THE BARNES WALLIS
80TH BIRTHDAY ALBUM 1967
The village’s distinguished resident Dr Barnes Neville Wallis, who had done so much for our local community since coming to live here in 1930, celebrated his 80th birthday on Monday September 26th 1967.
In the evening he was invited to the King George V Hall expecting a modest gathering with friends, but the reality was a surprise party in the presence of over 200 residents. There he was presented with a substantial album, to which many organisations had contributed, as a tribute to his life and good works.
The details can be read in the newspaper clippings opposite. The left-most one was published in The Surrey Advertiser on September 30th and was donated as hard copy to ELHG in 2010. The right-most one was found loose within the album, having been added later, and it is not known which newspaper published it.
The album consists of just over 50 heavy-grade leaves, a little under A3 size, each with two punched holes. They are held between sturdy covers by two metal columns and can be released by unscrewing these. Contributions to the album appear on the front and reverse pages of each leaf and many of them are fixed by adhesive.
Half a century later the pages have become somewhat discoloured. The content is mostly in reasonable condition but some items have become spoilt by the gradual absorption of adhesive or by structural breakdown with ageing, especially in the case of newspaper clippings. None of the items has come loose.
On August 4th 2017 the album was scanned at high resolution by ELHG at a commercial printer’s office. Some pages contain multiple items in highly overlapping configurations and these items had to be carefully unfolded and scanned in their own right. For this reason, the page length of the scan exceeds the page length of the album.
Presentation of the album scan on this website is by kind permission of the owner.
Viewing the Album
The album scan is displayed here in an embedded frame in order that both it and the notes below can be viewed without leaving the web page. This scan has a resolution that is about 70 times lower than the original scan held in the ELHG archives, but should be sufficiently readable: zoom in as necessary. Please note that ELHG asserts its copyright over the scan pdf, which is its own created work.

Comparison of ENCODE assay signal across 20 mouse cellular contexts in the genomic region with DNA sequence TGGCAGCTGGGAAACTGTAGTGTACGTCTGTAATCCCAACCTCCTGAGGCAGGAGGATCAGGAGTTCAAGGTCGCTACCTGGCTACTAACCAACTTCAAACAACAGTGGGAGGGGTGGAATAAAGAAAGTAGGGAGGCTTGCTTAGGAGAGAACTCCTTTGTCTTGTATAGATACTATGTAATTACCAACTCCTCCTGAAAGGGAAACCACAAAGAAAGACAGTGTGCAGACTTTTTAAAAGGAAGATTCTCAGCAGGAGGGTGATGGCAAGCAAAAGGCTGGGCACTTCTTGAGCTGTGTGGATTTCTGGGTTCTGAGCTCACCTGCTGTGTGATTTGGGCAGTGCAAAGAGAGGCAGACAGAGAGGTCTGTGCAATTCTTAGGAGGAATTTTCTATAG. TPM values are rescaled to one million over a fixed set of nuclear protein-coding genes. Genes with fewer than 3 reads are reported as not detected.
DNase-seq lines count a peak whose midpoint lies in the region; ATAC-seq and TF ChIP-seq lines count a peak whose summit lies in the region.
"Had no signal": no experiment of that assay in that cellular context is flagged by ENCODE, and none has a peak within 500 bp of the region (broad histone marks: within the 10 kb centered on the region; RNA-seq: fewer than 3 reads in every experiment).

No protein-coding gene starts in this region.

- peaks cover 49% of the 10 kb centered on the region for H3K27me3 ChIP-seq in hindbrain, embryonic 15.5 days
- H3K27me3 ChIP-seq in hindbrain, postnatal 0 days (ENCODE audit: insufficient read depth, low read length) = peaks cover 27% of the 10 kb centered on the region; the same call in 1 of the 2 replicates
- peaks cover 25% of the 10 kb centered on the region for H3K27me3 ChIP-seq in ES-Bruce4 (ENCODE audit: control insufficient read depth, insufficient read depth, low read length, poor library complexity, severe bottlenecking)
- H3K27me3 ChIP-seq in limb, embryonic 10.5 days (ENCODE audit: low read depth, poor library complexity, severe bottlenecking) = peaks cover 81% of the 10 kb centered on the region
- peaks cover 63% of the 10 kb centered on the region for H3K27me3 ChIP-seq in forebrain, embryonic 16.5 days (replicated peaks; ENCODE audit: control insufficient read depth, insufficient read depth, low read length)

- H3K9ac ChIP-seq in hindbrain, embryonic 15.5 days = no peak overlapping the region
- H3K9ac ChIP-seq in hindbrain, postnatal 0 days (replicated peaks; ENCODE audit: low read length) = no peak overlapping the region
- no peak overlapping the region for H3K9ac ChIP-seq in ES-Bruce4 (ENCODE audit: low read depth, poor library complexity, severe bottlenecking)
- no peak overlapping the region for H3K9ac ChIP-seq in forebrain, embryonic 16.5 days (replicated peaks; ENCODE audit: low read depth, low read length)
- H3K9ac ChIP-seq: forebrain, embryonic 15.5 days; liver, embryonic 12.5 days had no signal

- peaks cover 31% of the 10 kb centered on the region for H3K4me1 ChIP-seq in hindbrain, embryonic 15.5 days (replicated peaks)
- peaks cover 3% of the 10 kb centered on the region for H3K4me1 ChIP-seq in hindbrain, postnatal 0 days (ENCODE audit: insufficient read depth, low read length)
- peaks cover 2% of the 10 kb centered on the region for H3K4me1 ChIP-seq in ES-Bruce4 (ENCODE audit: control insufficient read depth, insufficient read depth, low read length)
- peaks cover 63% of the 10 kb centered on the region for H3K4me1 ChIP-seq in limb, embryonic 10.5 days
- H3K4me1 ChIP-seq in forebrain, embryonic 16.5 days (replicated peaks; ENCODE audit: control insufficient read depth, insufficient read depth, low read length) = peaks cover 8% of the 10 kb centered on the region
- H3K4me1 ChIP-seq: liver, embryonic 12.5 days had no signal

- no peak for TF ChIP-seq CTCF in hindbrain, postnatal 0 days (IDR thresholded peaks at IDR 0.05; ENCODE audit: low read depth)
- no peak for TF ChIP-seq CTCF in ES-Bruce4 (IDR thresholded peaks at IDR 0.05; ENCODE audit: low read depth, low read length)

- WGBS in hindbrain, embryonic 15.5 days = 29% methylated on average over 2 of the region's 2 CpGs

The album scan shown above consists of a 115-page pdf. In these notes, the page numbers refer to the pages of this file, not to the pages of the album itself.
This shows the album’s front cover, embossed with the words “From EFFINGHAM One thousand nine hundred & sixty seven.” encircling the initials of Barnes Neville Wallis.
Barnes is thanked here for his former roles as Chairman of the Effingham Parish Council, Secretary of the Parochial Church Council and the initiator and Chairman of the King George V Playing Fields Committee of Management. It pays tribute too to his wife Molly. In June 2nd 1943, just after the successful deployment of his ‘bouncing bombs’ against the Ruhr dams in May, he was honoured with the CBE. Two years later he was elected as a Fellow of the Royal Society, the country’s highest possible scientific distinction. His FRS certificate of election remarks that he had at that time over a hundred patents to his name, a testament to his extraordinary capabilities of innovation and to his reputation among colleagues as the world’s greatest living mechanical engineer. He was knighted in 1968.
These pages provide a potted history of the village, although not without some mistakes. The description of the ancient manors is over-simplified. The primary school was not built in 1855 – even the foundation stone was not laid until 1856.
The KGV Playing Fields were not acquired in 1936 – at that time they were still the parkland in the ownership of the Pauling estate and remained so until the death of Mrs Lola Pauling in 1938, after which the site was purchased by Barnes Wallis and others through her executors.